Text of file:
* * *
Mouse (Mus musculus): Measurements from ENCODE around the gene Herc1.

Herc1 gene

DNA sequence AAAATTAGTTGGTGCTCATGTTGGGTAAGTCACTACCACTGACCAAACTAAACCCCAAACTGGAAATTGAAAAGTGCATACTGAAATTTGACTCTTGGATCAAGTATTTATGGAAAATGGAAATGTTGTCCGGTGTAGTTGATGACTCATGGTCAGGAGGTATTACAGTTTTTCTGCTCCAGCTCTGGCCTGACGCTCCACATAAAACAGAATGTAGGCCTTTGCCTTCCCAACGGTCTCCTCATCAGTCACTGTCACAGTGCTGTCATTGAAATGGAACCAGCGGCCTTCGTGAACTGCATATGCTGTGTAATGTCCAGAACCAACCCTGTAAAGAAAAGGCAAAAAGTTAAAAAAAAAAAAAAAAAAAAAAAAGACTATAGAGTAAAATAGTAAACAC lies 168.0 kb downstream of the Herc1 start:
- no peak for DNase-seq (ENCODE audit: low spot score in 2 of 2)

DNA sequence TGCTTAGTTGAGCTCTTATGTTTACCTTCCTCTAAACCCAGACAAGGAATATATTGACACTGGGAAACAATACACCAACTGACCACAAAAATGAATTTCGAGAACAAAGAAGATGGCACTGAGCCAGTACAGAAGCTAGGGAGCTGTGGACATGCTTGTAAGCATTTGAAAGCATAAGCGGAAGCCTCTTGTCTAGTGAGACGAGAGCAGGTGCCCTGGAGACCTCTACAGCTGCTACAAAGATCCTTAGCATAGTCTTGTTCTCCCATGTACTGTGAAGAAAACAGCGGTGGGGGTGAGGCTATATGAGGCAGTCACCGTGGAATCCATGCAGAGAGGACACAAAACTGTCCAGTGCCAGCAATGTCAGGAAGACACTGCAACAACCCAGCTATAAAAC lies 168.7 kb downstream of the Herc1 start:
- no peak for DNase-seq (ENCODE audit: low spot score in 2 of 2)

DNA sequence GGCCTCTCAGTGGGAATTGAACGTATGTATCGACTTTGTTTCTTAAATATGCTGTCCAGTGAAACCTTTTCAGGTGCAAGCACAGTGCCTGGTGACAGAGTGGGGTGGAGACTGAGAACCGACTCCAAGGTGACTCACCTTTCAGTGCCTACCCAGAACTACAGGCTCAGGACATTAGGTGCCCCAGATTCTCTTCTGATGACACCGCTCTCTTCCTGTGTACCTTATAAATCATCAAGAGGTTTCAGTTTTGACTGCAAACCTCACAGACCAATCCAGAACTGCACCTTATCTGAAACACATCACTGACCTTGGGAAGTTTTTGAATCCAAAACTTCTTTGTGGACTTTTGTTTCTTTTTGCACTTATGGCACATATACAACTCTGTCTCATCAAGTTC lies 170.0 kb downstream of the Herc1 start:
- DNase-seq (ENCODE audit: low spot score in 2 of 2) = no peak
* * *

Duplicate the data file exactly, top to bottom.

Mouse (Mus musculus): Measurements from ENCODE around the gene Herc1.

Herc1 gene

DNA sequence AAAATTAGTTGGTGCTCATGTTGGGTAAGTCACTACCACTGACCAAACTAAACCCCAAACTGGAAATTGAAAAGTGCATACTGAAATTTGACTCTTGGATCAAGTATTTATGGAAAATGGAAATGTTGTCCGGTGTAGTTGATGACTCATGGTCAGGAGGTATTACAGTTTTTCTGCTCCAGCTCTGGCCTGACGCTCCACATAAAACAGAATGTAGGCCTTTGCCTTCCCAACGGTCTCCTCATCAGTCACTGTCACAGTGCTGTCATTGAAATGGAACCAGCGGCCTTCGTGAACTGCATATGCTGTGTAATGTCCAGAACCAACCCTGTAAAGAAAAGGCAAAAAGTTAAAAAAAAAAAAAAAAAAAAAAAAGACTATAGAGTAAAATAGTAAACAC lies 168.0 kb downstream of the Herc1 start:
- no peak for DNase-seq (ENCODE audit: low spot score in 2 of 2)

DNA sequence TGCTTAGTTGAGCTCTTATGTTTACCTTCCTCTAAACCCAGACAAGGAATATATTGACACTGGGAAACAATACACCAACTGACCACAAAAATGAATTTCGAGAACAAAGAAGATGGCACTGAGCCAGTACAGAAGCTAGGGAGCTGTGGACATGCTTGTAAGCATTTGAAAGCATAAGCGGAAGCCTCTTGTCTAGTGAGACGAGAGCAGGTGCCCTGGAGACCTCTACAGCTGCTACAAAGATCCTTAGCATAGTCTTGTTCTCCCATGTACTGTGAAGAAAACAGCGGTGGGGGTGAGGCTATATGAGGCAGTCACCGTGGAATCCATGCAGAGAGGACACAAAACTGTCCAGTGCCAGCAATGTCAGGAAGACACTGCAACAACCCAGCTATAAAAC lies 168.7 kb downstream of the Herc1 start:
- no peak for DNase-seq (ENCODE audit: low spot score in 2 of 2)

DNA sequence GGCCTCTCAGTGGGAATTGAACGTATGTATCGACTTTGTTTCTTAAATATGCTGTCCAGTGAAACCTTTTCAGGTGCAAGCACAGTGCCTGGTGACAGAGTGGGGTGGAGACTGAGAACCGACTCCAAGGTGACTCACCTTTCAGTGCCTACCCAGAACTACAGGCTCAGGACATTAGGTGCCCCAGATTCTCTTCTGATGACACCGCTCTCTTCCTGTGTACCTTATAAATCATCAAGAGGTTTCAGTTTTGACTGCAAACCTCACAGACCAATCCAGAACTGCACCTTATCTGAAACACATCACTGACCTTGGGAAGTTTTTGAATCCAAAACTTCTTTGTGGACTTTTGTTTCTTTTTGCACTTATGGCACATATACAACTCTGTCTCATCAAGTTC lies 170.0 kb downstream of the Herc1 start:
- DNase-seq (ENCODE audit: low spot score in 2 of 2) = no peak